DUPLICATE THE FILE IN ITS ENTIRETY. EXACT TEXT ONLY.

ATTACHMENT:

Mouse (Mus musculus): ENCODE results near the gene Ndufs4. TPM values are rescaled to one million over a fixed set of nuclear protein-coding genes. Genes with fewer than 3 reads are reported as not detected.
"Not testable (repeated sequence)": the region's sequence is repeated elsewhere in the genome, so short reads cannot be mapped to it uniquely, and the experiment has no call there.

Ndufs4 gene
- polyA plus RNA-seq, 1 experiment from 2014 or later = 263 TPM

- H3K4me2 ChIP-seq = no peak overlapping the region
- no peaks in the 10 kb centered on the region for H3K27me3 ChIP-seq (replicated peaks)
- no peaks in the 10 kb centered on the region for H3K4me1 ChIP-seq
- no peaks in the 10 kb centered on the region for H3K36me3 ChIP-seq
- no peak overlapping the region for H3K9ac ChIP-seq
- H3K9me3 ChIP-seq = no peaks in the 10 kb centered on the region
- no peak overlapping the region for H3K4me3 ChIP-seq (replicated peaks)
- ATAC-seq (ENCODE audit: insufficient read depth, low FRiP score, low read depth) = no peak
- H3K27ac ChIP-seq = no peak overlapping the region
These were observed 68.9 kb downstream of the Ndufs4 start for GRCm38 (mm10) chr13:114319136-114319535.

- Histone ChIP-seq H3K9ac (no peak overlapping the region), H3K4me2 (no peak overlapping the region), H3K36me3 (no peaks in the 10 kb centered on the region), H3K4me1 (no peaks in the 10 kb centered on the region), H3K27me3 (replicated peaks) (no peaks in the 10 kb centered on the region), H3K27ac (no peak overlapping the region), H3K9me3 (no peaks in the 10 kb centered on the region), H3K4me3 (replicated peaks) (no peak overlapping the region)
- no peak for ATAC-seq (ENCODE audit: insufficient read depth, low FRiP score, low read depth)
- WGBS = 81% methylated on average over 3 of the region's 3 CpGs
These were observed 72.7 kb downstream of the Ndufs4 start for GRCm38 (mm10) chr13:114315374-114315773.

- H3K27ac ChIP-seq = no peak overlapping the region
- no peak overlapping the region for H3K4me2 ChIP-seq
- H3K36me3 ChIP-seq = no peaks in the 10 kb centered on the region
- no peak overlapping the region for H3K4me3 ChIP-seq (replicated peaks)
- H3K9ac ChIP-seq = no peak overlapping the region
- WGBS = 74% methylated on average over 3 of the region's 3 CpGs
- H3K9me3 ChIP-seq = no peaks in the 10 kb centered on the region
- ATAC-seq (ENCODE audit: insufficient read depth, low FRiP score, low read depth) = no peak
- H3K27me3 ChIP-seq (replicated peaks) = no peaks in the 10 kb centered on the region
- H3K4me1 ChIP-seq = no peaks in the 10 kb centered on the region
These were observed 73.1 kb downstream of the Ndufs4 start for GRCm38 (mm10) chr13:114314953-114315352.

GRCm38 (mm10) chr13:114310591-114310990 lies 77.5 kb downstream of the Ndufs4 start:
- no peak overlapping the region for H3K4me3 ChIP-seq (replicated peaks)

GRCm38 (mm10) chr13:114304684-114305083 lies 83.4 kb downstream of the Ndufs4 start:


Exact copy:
Mouse (Mus musculus): ENCODE results near the gene Ndufs4. TPM values are rescaled to one million over a fixed set of nuclear protein-coding genes. Genes with fewer than 3 reads are reported as not detected.
"Not testable (repeated sequence)": the region's sequence is repeated elsewhere in the genome, so short reads cannot be mapped to it uniquely, and the experiment has no call there.

Ndufs4 gene
- polyA plus RNA-seq, 1 experiment from 2014 or later = 263 TPM

- H3K4me2 ChIP-seq = no peak overlapping the region
- no peaks in the 10 kb centered on the region for H3K27me3 ChIP-seq (replicated peaks)
- no peaks in the 10 kb centered on the region for H3K4me1 ChIP-seq
- no peaks in the 10 kb centered on the region for H3K36me3 ChIP-seq
- no peak overlapping the region for H3K9ac ChIP-seq
- H3K9me3 ChIP-seq = no peaks in the 10 kb centered on the region
- no peak overlapping the region for H3K4me3 ChIP-seq (replicated peaks)
- ATAC-seq (ENCODE audit: insufficient read depth, low FRiP score, low read depth) = no peak
- H3K27ac ChIP-seq = no peak overlapping the region
These were observed 68.9 kb downstream of the Ndufs4 start for GRCm38 (mm10) chr13:114319136-114319535.

- Histone ChIP-seq H3K9ac (no peak overlapping the region), H3K4me2 (no peak overlapping the region), H3K36me3 (no peaks in the 10 kb centered on the region), H3K4me1 (no peaks in the 10 kb centered on the region), H3K27me3 (replicated peaks) (no peaks in the 10 kb centered on the region), H3K27ac (no peak overlapping the region), H3K9me3 (no peaks in the 10 kb centered on the region), H3K4me3 (replicated peaks) (no peak overlapping the region)
- no peak for ATAC-seq (ENCODE audit: insufficient read depth, low FRiP score, low read depth)
- WGBS = 81% methylated on average over 3 of the region's 3 CpGs
These were observed 72.7 kb downstream of the Ndufs4 start for GRCm38 (mm10) chr13:114315374-114315773.

- H3K27ac ChIP-seq = no peak overlapping the region
- no peak overlapping the region for H3K4me2 ChIP-seq
- H3K36me3 ChIP-seq = no peaks in the 10 kb centered on the region
- no peak overlapping the region for H3K4me3 ChIP-seq (replicated peaks)
- H3K9ac ChIP-seq = no peak overlapping the region
- WGBS = 74% methylated on average over 3 of the region's 3 CpGs
- H3K9me3 ChIP-seq = no peaks in the 10 kb centered on the region
- ATAC-seq (ENCODE audit: insufficient read depth, low FRiP score, low read depth) = no peak
- H3K27me3 ChIP-seq (replicated peaks) = no peaks in the 10 kb centered on the region
- H3K4me1 ChIP-seq = no peaks in the 10 kb centered on the region
These were observed 73.1 kb downstream of the Ndufs4 start for GRCm38 (mm10) chr13:114314953-114315352.

GRCm38 (mm10) chr13:114310591-114310990 lies 77.5 kb downstream of the Ndufs4 start:
- no peak overlapping the region for H3K4me3 ChIP-seq (replicated peaks)

GRCm38 (mm10) chr13:114304684-114305083 lies 83.4 kb downstream of the Ndufs4 start: